Beginning a collaborative approach to palliative care in Boston is not only beneficial to the patients. “One of the great things about our work is that we got a lot of support from the professional staff and agencies,” says DeMarco. “When we talked to physicians, nurses, and social workers at Boston Medical Center, all of them said that congestive heart failure patients have one key issue: hospital recidivism.” A problem for health care professionals and the health care system alike, hospital recidivism is the likeliness that a patient will relapse in his or her own home, making another hospital visit necessary.
“Because of the changing context of healthcare,” says Kayser, “more burden is being placed on the family rather than the hospital when patients are sent home.” To Kayser, a hospital visit today is like a Band-Aid—it provides a temporary solution to a health problem. Hospitals often discharge patients without following up on them. DeMarco and Kayser want to see care continuing into the home, especially in social groups that are affected by health disparities.
“Our team is working with Boston Medical Center, a hospital that serves the poorest of the poor. These are the people most affected by health disparities,” says DeMarco, “meaning that if you live in an inner city and are a person of color, it is less likely that you’re going to participate in a conversation with a nurse or social worker about your options for palliative care.”
The Boston focus groups that DeMarco and Kayser have spoken with have confirmed that palliative care is less likely to be discussed or implemented in underserved groups. The Greater Love Tabernacle (a large African American church), the Labouré Center visiting nurse service, Women Connecting Affecting Change (WCAC), and the Whittier Street Neighborhood Health Center have all participated in focus group studies.
“We asked people in the focus groups questions about their care,” says Kayser. “What stresses you most about your healthcare? What are some of the barriers to your healthcare?” In addition, Kayser asked whether a program involving a nurse and a social worker, available to provide home visits and discuss issues around chronic illness, would be helpful or intrusive. “The answers were pretty consistent—we received an unequivocally positive response, which was surprising because we had different groups of people from different backgrounds.”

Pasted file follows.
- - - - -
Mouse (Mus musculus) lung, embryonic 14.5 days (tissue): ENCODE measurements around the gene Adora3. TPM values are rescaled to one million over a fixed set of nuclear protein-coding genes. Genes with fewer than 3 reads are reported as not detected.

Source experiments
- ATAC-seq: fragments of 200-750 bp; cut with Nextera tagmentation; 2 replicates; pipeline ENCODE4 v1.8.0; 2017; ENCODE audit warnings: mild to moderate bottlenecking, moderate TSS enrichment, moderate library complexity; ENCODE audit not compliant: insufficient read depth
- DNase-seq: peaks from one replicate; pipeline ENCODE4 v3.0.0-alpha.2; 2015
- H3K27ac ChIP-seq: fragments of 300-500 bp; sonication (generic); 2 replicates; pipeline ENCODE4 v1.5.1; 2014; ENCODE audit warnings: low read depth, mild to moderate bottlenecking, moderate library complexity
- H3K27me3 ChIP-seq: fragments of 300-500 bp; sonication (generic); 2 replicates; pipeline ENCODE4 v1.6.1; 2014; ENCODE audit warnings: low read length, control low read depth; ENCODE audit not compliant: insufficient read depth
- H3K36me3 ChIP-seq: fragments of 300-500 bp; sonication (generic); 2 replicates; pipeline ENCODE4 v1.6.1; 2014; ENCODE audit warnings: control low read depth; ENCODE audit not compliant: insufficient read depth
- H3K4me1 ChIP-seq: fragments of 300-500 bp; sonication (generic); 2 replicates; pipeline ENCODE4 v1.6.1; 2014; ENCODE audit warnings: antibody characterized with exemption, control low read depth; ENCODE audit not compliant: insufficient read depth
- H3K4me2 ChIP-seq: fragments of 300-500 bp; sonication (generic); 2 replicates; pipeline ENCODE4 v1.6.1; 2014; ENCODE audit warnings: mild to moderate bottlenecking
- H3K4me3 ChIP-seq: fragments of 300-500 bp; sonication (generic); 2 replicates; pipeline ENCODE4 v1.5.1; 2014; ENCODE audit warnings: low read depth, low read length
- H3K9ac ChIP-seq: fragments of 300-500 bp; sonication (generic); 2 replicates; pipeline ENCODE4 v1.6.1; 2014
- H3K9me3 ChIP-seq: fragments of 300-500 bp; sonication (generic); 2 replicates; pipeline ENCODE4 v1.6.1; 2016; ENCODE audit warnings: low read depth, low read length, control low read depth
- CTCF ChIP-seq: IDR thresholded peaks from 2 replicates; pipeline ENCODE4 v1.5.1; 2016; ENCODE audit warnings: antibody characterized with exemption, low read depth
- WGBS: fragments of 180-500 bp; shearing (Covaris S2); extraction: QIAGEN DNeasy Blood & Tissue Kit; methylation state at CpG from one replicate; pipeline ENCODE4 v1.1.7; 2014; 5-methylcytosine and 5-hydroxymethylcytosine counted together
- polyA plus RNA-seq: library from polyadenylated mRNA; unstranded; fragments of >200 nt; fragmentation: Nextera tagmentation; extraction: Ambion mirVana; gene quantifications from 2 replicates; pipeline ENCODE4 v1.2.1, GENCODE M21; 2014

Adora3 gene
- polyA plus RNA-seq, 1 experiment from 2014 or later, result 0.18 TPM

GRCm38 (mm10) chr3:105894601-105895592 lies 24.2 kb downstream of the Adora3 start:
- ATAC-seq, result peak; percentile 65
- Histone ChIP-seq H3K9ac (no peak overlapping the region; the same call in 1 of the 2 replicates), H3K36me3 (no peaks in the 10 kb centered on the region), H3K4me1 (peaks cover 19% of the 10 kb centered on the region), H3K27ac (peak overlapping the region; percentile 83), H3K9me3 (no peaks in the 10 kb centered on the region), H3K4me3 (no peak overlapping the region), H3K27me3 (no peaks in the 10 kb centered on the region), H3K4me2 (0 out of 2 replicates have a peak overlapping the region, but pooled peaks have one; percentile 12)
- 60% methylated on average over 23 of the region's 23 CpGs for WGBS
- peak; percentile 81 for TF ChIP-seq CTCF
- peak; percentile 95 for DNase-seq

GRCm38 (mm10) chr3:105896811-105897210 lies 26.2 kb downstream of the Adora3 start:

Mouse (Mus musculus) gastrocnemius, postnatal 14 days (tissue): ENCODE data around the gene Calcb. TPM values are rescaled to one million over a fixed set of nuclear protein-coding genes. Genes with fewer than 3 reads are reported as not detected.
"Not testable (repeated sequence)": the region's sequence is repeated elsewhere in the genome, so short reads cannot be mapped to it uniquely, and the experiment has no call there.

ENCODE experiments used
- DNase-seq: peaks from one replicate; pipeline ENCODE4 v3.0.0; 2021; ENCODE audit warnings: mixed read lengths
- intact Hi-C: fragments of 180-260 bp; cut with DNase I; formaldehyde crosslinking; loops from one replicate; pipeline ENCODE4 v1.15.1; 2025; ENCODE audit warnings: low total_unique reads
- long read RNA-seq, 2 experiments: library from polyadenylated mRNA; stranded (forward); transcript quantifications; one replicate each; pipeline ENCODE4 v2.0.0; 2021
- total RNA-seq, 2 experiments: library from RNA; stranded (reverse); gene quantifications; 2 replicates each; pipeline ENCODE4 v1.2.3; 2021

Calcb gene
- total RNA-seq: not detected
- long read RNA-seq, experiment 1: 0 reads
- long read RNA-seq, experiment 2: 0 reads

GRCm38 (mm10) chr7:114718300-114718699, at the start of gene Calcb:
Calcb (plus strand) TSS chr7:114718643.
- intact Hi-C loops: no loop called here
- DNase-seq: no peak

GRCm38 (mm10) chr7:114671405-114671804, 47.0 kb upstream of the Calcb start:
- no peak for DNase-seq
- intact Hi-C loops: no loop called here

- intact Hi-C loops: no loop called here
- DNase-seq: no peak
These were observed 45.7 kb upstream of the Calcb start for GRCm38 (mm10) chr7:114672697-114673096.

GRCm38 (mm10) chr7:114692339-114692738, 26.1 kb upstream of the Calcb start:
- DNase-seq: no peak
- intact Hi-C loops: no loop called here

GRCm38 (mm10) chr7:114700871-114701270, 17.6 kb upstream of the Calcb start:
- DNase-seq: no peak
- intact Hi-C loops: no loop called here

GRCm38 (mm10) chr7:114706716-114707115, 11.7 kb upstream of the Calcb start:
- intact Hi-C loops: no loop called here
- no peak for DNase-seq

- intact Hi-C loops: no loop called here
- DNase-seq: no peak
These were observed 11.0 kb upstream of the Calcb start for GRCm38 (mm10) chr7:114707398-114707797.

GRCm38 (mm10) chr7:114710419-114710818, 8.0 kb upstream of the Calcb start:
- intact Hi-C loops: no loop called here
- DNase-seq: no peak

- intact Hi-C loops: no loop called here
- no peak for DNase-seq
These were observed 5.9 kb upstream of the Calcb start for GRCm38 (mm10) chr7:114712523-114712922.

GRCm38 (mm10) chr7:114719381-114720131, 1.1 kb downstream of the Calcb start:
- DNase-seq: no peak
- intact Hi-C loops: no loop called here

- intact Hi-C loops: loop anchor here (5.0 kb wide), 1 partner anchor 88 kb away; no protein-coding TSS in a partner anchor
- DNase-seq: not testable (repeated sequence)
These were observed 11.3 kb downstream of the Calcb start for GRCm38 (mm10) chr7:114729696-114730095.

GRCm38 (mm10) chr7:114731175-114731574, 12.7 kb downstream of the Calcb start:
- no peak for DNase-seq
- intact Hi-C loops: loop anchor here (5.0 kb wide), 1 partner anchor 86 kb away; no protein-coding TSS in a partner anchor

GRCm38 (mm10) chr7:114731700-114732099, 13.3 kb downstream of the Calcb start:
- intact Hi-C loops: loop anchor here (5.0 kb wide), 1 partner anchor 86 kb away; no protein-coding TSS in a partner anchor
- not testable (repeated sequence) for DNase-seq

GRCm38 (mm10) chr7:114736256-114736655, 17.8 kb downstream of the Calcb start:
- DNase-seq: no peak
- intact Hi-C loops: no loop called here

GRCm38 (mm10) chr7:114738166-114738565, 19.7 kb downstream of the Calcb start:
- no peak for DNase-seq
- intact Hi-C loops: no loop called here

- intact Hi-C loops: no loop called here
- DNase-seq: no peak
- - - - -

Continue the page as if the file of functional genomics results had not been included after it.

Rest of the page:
The responses of these focus groups have led Kayser and DeMarco to believe that a community-based approach to palliative care—with both nurses and social workers—could be immediately beneficial to patients with chronic illnesses. However, DeMarco notes that a key aspect of their research and intervention model is peer involvement. “This is a research approach called participatory action. It’s very effective because there is interaction within the community to solve a community-based problem. It’s much more credible for a peer to run interventions; the idea of peers working with professionals is something that I’ve learned to be a must.”
In introducing the participatory action approach, DeMarco and Kayser will develop a thorough treatment protocol with a detailed training manual. Once completed, the research team will recruit participants for the study and begin interventions.
“We have a palliative care team that includes consumers,” says DeMarco. “It includes the voices of those who understand the realities of people in the inner city and in the neighborhood.”
DeMarco and Kayser have recognized a community’s need for palliative care conversations. “We’ve done the homework,” says Kayser, “but now we need to find out what works best for the patients, and we need to begin developing a self-sustaining community approach because that is the best way forward for the long-term.”
For congestive heart failure and advanced cancer patients in inner-city Boston, this is something to look forward to.